Better Life Cool Calm Collected Lotion – Citrus Mint: Love it. The box also included a 10% off coupon for clean happens.com, and I definitely plan to use it. It’s light, not too greasy, and absorbs quickly. It’s just-about-everything-free. I smell the mint more than the citrus, which is a plus for me.

Dr. Tung’s Snap-on Toothbrush Sanitizers: These are little caps that fit over the brush’s bristles; I’ve used a similar product on my travel toothbrushes for years, but not any that claimed to sanitize with “disinfecting vapors of essential oils,” and certainly not any shaped like lion paws and with stickers of cartoon lions on the front. Do they sanitize? Who knows. But they will keep my brushes protected, and, really cartoon lions.

So these are the clear winners for me in my first foray into sample boxes. Part II–the non-winners, of which there were a few–to follow shortly.

Variations On a Frittata

14 May

There are few things I love more than a one-dish meal. And one of those things is a recipe that can easily be adapted to the season or to whatever I have in the fridge. Enter the frittata. Vegetable frittatas have become one of our easy weekend meals–they’re warm, they’re filling, and they’re really hard to mess up.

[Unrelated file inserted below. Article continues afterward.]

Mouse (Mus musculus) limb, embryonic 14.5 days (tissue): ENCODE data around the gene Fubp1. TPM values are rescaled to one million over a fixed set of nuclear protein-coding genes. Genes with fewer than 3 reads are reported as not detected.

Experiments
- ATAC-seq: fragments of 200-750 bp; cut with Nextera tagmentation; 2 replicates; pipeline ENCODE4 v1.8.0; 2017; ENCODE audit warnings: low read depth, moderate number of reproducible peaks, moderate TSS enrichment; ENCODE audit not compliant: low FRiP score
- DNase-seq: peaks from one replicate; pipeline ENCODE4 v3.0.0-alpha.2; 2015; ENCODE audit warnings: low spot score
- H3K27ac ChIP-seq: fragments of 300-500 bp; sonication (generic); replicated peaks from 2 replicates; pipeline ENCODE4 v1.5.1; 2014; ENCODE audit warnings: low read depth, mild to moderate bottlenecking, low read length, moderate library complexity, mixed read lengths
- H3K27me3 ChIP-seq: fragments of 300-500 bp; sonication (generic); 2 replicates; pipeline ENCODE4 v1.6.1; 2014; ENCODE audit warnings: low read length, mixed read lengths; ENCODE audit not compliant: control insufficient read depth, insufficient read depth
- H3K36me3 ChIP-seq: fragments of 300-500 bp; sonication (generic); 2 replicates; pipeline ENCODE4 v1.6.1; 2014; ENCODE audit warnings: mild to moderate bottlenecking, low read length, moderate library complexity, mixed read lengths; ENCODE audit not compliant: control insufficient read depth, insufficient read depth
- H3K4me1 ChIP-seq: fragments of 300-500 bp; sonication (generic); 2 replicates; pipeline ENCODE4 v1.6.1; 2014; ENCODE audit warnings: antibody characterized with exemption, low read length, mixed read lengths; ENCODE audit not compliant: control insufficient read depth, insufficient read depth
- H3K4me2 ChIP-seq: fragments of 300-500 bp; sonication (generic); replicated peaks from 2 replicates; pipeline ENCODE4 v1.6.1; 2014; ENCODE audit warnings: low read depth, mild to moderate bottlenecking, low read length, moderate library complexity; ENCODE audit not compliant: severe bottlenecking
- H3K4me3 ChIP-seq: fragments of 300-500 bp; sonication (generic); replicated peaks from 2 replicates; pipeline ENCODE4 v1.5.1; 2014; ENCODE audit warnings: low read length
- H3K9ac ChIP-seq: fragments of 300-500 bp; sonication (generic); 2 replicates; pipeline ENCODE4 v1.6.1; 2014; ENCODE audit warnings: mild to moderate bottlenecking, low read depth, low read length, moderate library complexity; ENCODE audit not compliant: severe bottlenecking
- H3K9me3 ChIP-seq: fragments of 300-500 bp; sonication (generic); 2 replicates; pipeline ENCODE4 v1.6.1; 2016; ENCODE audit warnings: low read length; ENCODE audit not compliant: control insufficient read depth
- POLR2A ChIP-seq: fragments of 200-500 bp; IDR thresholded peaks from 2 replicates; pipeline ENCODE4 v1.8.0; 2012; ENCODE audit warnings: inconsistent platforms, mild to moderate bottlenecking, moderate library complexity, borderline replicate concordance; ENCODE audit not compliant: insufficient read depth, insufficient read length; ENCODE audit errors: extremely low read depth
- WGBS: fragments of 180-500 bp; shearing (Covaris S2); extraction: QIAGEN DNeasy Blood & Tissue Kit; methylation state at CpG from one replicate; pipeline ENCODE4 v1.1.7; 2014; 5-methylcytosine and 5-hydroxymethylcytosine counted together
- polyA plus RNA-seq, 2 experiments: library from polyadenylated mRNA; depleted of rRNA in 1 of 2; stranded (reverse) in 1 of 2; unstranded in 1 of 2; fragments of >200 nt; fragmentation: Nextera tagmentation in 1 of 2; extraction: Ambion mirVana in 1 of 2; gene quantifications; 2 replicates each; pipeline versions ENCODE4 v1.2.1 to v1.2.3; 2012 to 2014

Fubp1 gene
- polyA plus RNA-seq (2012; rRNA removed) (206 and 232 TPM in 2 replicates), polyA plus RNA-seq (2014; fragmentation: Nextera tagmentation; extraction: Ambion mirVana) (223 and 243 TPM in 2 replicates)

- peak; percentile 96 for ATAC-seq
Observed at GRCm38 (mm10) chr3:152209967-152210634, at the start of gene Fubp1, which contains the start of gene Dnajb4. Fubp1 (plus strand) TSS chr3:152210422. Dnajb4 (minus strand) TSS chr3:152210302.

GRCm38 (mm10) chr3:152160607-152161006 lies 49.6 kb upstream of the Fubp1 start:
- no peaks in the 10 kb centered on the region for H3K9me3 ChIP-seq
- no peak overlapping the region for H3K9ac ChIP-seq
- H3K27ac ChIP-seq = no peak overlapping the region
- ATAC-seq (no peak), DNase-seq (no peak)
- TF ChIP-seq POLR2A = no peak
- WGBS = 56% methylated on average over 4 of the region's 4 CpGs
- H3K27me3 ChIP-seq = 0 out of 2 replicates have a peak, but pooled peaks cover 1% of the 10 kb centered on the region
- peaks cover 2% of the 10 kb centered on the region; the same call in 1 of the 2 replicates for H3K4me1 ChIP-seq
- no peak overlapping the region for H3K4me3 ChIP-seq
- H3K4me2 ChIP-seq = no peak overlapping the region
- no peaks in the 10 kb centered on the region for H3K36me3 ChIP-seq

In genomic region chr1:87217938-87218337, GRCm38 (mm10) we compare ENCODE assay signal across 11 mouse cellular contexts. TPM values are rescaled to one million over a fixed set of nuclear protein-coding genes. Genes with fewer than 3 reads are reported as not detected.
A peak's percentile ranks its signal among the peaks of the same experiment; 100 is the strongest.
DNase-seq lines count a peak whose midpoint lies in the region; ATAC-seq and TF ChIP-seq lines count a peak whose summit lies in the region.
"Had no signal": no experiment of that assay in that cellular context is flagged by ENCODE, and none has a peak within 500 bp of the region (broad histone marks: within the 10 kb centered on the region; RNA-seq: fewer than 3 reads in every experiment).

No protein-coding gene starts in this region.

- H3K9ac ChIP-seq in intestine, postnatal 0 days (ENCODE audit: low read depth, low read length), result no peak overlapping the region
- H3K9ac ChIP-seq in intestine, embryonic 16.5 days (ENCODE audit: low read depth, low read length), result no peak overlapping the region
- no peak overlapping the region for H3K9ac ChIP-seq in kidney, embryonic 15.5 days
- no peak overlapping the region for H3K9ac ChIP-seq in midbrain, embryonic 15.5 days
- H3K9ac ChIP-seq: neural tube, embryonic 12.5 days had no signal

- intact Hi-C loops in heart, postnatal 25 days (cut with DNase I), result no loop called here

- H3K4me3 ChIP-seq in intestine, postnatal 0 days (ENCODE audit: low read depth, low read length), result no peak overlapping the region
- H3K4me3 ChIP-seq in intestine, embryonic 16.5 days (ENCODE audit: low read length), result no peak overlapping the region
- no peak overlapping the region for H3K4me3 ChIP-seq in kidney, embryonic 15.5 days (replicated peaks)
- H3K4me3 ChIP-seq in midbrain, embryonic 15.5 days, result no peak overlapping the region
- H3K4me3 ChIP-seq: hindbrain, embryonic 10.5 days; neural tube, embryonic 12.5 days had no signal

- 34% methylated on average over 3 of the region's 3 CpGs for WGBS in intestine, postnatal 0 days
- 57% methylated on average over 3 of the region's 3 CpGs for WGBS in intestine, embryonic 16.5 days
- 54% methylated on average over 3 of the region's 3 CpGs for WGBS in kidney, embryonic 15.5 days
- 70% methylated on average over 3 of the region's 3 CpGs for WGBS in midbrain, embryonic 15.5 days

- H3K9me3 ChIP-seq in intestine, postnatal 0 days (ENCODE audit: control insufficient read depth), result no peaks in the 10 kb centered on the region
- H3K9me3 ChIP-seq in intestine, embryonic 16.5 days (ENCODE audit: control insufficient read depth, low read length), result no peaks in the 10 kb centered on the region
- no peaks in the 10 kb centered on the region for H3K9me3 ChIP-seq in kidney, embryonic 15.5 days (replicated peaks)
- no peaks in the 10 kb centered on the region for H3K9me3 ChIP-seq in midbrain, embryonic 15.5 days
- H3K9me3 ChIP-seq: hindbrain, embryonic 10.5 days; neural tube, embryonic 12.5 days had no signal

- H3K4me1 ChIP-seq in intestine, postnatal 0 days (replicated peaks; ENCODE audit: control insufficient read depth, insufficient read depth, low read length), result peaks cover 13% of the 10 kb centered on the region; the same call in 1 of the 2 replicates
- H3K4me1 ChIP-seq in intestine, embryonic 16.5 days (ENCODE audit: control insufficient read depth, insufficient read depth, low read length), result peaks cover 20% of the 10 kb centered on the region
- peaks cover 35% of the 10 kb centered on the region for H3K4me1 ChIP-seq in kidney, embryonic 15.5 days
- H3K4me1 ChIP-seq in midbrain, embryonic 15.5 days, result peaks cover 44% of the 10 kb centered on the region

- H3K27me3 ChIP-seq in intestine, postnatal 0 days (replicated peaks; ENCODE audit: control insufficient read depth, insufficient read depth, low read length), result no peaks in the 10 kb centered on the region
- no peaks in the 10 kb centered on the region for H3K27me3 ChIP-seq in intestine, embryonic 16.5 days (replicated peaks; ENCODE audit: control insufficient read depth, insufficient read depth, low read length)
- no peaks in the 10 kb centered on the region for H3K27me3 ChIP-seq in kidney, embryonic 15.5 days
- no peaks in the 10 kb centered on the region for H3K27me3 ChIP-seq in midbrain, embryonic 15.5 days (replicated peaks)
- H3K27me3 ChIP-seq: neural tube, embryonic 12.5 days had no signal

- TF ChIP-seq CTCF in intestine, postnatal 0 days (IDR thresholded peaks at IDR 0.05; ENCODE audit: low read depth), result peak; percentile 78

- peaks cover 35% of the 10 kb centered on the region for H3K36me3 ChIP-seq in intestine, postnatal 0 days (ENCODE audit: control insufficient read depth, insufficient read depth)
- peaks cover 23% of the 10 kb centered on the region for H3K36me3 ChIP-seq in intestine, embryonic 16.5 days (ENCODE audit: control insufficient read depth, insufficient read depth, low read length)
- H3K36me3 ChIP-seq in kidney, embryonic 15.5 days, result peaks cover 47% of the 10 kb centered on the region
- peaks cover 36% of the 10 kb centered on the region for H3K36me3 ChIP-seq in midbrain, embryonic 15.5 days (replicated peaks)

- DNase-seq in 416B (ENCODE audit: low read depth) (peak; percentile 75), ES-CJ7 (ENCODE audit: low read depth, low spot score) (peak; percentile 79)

The essentials are a cast iron skillet, olive oil, eggs, salt & pepper, and vegetables. Herbs and cheese are wonderful but technically optional. For a basic idea of the procedure, I’ll give the version I made tonight, followed by a few variations.

Vegetable Frittata 

  • 4 whole eggs
  • 8 egg whites
  • salt & pepper to taste
  • 5 scallions, thinly sliced (including white stem)
  • 2 tablespoons water
  • 2 tablespoons olive oil
  • 1 pound asparagus, chopped into 1” pieces
  • 2 small sweet potatoes, cooked,  cut into 1/4” slices
  • 1/3 cup grated parmesan